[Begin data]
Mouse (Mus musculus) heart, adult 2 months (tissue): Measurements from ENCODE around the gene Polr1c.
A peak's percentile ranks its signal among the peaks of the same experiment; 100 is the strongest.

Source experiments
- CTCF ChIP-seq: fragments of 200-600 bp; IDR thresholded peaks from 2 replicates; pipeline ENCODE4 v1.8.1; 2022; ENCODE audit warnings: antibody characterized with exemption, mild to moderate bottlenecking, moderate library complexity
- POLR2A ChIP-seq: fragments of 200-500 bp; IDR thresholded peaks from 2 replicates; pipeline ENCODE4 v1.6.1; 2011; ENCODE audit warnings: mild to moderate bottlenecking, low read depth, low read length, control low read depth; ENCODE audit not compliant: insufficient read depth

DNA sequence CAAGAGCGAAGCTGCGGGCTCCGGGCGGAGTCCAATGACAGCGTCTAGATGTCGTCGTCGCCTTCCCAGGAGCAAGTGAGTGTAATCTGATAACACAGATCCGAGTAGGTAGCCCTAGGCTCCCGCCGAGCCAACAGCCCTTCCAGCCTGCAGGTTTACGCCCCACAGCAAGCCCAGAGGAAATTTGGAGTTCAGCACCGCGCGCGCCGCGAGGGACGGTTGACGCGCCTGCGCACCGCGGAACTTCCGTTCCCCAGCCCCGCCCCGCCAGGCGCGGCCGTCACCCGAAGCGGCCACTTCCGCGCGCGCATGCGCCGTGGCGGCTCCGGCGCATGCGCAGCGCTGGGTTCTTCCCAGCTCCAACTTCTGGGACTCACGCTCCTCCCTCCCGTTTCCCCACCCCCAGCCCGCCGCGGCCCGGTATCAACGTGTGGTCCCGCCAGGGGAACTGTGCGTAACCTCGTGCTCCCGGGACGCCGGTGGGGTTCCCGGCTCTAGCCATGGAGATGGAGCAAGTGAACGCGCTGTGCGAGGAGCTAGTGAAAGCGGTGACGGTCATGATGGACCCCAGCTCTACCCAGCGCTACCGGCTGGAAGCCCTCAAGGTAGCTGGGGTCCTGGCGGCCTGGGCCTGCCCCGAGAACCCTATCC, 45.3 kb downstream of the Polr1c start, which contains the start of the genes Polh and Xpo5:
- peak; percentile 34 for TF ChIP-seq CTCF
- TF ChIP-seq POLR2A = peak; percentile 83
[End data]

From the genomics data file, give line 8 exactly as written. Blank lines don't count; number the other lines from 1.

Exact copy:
- TF ChIP-seq POLR2A = peak; percentile 83